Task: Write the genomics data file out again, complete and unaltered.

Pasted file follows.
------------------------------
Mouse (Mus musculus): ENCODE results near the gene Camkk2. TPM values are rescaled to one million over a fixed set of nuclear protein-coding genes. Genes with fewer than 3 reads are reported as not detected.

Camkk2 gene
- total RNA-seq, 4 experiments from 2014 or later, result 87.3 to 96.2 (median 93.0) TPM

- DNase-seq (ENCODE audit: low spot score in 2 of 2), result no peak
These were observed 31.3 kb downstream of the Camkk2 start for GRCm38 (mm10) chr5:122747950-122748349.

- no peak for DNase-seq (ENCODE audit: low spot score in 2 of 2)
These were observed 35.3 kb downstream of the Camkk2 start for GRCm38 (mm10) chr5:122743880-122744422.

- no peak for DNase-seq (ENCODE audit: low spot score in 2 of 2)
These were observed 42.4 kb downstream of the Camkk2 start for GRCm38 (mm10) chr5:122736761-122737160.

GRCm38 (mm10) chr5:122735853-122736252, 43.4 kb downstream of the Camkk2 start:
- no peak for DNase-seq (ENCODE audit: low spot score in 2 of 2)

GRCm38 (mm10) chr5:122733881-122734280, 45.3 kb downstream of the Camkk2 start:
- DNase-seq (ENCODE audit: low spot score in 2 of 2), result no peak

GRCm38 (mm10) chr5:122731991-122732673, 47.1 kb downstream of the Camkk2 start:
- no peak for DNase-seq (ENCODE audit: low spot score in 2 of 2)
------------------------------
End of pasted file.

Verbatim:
Mouse (Mus musculus): ENCODE results near the gene Camkk2. TPM values are rescaled to one million over a fixed set of nuclear protein-coding genes. Genes with fewer than 3 reads are reported as not detected.

Camkk2 gene
- total RNA-seq, 4 experiments from 2014 or later, result 87.3 to 96.2 (median 93.0) TPM

- DNase-seq (ENCODE audit: low spot score in 2 of 2), result no peak
These were observed 31.3 kb downstream of the Camkk2 start for GRCm38 (mm10) chr5:122747950-122748349.

- no peak for DNase-seq (ENCODE audit: low spot score in 2 of 2)
These were observed 35.3 kb downstream of the Camkk2 start for GRCm38 (mm10) chr5:122743880-122744422.

- no peak for DNase-seq (ENCODE audit: low spot score in 2 of 2)
These were observed 42.4 kb downstream of the Camkk2 start for GRCm38 (mm10) chr5:122736761-122737160.

GRCm38 (mm10) chr5:122735853-122736252, 43.4 kb downstream of the Camkk2 start:
- no peak for DNase-seq (ENCODE audit: low spot score in 2 of 2)

GRCm38 (mm10) chr5:122733881-122734280, 45.3 kb downstream of the Camkk2 start:
- DNase-seq (ENCODE audit: low spot score in 2 of 2), result no peak

GRCm38 (mm10) chr5:122731991-122732673, 47.1 kb downstream of the Camkk2 start:
- no peak for DNase-seq (ENCODE audit: low spot score in 2 of 2)